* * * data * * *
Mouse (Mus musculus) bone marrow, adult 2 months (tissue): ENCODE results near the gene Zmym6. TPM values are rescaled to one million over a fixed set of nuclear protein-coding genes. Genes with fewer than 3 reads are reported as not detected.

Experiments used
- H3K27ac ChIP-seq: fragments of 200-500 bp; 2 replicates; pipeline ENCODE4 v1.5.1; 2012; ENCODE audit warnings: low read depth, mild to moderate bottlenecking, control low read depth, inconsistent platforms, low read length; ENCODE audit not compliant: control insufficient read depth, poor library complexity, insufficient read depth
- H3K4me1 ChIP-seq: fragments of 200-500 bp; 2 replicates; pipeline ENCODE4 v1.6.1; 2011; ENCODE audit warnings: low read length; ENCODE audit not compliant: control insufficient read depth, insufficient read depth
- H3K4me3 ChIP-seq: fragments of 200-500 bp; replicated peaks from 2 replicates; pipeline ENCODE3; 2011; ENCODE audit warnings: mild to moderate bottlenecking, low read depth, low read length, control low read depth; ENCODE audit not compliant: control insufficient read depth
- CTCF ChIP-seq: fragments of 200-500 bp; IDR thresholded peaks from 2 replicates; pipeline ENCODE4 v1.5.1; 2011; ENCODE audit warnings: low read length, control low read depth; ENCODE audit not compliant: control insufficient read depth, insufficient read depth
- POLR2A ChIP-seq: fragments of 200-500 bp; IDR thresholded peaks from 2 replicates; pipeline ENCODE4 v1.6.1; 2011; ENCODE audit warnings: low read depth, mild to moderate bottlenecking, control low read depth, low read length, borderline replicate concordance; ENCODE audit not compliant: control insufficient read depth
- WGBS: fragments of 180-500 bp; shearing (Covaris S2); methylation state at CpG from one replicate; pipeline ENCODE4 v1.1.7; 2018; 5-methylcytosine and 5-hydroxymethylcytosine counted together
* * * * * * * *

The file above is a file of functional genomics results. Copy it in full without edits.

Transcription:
Mouse (Mus musculus) bone marrow, adult 2 months (tissue): ENCODE results near the gene Zmym6. TPM values are rescaled to one million over a fixed set of nuclear protein-coding genes. Genes with fewer than 3 reads are reported as not detected.

Experiments used
- H3K27ac ChIP-seq: fragments of 200-500 bp; 2 replicates; pipeline ENCODE4 v1.5.1; 2012; ENCODE audit warnings: low read depth, mild to moderate bottlenecking, control low read depth, inconsistent platforms, low read length; ENCODE audit not compliant: control insufficient read depth, poor library complexity, insufficient read depth
- H3K4me1 ChIP-seq: fragments of 200-500 bp; 2 replicates; pipeline ENCODE4 v1.6.1; 2011; ENCODE audit warnings: low read length; ENCODE audit not compliant: control insufficient read depth, insufficient read depth
- H3K4me3 ChIP-seq: fragments of 200-500 bp; replicated peaks from 2 replicates; pipeline ENCODE3; 2011; ENCODE audit warnings: mild to moderate bottlenecking, low read depth, low read length, control low read depth; ENCODE audit not compliant: control insufficient read depth
- CTCF ChIP-seq: fragments of 200-500 bp; IDR thresholded peaks from 2 replicates; pipeline ENCODE4 v1.5.1; 2011; ENCODE audit warnings: low read length, control low read depth; ENCODE audit not compliant: control insufficient read depth, insufficient read depth
- POLR2A ChIP-seq: fragments of 200-500 bp; IDR thresholded peaks from 2 replicates; pipeline ENCODE4 v1.6.1; 2011; ENCODE audit warnings: low read depth, mild to moderate bottlenecking, control low read depth, low read length, borderline replicate concordance; ENCODE audit not compliant: control insufficient read depth
- WGBS: fragments of 180-500 bp; shearing (Covaris S2); methylation state at CpG from one replicate; pipeline ENCODE4 v1.1.7; 2018; 5-methylcytosine and 5-hydroxymethylcytosine counted together